Talpiot Tomb Updates

The official website for “The Jesus Discovery” is now up. And down (bandwidth limit exceeded). An interview with the authors is here, when the site is back up.

The Jesus Discovery book by James Tabor has skyrocketed to #1 in all of its categories at Amazon and an overall rank of #174.

More than a dozen photos from the press conference are online. (HT: Joseph Lauer). Apparently
James Charlesworth, lead academic consultant to the team, skipped the show.

In a comment on Eric Meyers’ post, Tabor advances the view that Jesus’ body was first buried at the Holy Sepulcher site and then moved to the Talpiot tomb.

Robert Cargill suggests that the “fish” is a tomb nephesh and he claims (in the comments) that two photos supplied by the authors have been doctored or of different “fish.”  (I’m not convinced.)

Antonio Lombatti provides an image of another fish inscribed on an ossuary.

James Tabor confirms Gordon Franz’s observation that everyone has the fish turned the wrong way. If so, why were all of the photos released as horizontal shots?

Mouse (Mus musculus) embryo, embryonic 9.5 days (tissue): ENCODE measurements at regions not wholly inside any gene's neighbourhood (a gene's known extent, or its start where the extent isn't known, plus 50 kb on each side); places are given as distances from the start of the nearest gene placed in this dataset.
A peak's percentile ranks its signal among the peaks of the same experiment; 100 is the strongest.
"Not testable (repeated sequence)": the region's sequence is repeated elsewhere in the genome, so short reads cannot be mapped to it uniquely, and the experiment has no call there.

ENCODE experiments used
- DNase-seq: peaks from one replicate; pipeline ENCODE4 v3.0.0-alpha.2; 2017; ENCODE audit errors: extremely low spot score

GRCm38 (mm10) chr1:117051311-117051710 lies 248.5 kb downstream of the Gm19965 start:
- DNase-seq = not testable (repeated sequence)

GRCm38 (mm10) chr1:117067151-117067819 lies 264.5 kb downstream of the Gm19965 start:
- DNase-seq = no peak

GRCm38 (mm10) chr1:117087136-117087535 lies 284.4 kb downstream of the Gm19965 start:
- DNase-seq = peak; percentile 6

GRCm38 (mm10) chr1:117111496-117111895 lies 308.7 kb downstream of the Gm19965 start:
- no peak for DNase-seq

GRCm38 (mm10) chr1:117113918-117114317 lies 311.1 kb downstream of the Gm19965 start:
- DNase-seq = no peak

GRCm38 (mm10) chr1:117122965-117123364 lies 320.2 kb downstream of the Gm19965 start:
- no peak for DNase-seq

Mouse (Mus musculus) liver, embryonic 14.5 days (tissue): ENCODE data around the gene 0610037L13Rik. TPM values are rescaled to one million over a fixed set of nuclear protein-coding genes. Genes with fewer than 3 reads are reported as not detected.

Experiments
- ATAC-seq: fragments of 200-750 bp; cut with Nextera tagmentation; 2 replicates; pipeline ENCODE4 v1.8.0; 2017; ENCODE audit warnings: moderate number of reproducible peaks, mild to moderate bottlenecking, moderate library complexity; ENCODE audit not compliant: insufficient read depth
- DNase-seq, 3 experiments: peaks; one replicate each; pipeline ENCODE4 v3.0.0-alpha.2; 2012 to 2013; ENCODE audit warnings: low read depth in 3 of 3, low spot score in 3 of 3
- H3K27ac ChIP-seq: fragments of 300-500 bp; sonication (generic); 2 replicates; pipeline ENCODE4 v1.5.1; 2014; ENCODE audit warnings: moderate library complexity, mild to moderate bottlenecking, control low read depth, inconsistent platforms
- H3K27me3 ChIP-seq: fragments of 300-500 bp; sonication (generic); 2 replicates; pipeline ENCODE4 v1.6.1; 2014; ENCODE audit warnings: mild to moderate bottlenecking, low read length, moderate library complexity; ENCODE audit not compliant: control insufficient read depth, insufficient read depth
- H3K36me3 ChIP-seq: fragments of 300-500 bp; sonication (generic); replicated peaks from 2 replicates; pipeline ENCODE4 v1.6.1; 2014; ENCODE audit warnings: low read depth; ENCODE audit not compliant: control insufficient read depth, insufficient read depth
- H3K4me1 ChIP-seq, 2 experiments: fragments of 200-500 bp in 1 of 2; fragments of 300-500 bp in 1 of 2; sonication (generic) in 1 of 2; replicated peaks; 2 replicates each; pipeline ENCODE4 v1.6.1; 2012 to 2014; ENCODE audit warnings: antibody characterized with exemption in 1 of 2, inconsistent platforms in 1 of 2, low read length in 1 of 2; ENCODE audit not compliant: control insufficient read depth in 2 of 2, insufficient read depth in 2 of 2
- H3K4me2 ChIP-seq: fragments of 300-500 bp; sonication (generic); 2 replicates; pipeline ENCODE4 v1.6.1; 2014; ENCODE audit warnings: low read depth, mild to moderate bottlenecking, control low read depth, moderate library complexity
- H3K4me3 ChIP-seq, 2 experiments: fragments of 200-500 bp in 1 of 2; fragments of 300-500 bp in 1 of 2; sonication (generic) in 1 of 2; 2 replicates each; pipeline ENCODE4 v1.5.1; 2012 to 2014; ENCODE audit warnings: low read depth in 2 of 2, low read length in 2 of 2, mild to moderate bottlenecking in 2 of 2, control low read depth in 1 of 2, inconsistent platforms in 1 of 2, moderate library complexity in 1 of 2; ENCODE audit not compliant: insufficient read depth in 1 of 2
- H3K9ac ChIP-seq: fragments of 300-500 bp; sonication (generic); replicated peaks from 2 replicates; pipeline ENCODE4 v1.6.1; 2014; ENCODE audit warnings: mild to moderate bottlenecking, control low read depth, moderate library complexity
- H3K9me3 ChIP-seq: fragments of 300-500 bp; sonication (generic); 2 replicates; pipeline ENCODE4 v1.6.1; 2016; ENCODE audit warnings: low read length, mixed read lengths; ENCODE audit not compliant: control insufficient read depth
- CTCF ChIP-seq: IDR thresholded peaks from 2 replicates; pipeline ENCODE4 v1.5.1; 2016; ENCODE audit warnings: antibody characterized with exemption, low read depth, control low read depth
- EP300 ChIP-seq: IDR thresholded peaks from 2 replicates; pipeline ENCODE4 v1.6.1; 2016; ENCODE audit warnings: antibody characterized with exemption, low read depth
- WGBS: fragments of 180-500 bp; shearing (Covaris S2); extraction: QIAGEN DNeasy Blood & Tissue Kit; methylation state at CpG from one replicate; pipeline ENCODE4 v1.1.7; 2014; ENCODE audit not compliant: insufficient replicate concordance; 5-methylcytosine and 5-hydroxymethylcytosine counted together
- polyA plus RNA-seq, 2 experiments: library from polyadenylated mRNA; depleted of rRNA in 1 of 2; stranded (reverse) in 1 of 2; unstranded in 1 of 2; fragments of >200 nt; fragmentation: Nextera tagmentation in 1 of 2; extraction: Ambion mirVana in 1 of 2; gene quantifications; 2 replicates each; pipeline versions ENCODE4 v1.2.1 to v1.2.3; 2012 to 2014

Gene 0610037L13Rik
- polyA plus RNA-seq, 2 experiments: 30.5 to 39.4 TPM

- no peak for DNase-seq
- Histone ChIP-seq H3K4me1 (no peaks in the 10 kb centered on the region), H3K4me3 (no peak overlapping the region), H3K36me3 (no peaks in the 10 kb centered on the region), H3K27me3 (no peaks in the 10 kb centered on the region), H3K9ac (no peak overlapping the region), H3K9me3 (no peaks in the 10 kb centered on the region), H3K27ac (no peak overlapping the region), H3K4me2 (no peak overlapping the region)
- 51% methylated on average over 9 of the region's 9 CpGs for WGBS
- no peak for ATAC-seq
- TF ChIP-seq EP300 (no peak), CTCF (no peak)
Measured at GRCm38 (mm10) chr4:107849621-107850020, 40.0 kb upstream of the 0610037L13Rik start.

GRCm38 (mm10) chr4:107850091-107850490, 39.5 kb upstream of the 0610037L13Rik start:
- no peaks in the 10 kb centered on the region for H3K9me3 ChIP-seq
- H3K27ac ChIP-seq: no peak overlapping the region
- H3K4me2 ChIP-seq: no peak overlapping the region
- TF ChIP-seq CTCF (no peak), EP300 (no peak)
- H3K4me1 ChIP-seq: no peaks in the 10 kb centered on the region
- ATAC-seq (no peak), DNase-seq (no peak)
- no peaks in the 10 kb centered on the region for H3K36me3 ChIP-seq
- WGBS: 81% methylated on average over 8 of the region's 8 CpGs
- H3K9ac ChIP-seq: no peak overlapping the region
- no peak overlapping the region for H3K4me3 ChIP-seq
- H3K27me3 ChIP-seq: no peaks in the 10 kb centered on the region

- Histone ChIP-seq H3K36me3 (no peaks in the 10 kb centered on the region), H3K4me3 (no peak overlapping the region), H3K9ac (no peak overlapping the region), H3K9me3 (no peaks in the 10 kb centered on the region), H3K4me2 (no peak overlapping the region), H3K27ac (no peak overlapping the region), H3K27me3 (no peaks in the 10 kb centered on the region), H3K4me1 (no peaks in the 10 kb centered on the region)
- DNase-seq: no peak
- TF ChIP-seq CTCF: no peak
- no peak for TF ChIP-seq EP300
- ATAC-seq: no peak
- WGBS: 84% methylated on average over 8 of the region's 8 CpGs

Jodi Magness is chagrined to see archaeology “hijacked in the service of non-scientific interests.” In a comment, Tabor disagrees that such is the case and he writes of the fish etching that “at least half a dozen art historians have agreed with the Jonah interpretation.” Stephen Goranson notes that none of them have been quoted and he wonders if “signed non-disclosure agreements help scholarship.”
Michael Heiser explains why the process of using the “clueless archaeo-media” is rejected by scholars as a pursuit for cash and not for accuracy. “It’s the methodological equivalent to using mainstream media connections to announce a cure for cancer without clinical trials, or presenting one’s off-the-radar conspiratorial theory (the academic word would be avant garde) about Zionism instead of getting critical feedback from field experts first. But that’s boring and doesn’t generate sales.”
James Davila is pleased with the scholarly response to the announcement and that the media appears to be heeding it (unlike in times past).
Summaries of responses are also provided by Tom Verenna, Mark Goodacre and Stephen Smuts.

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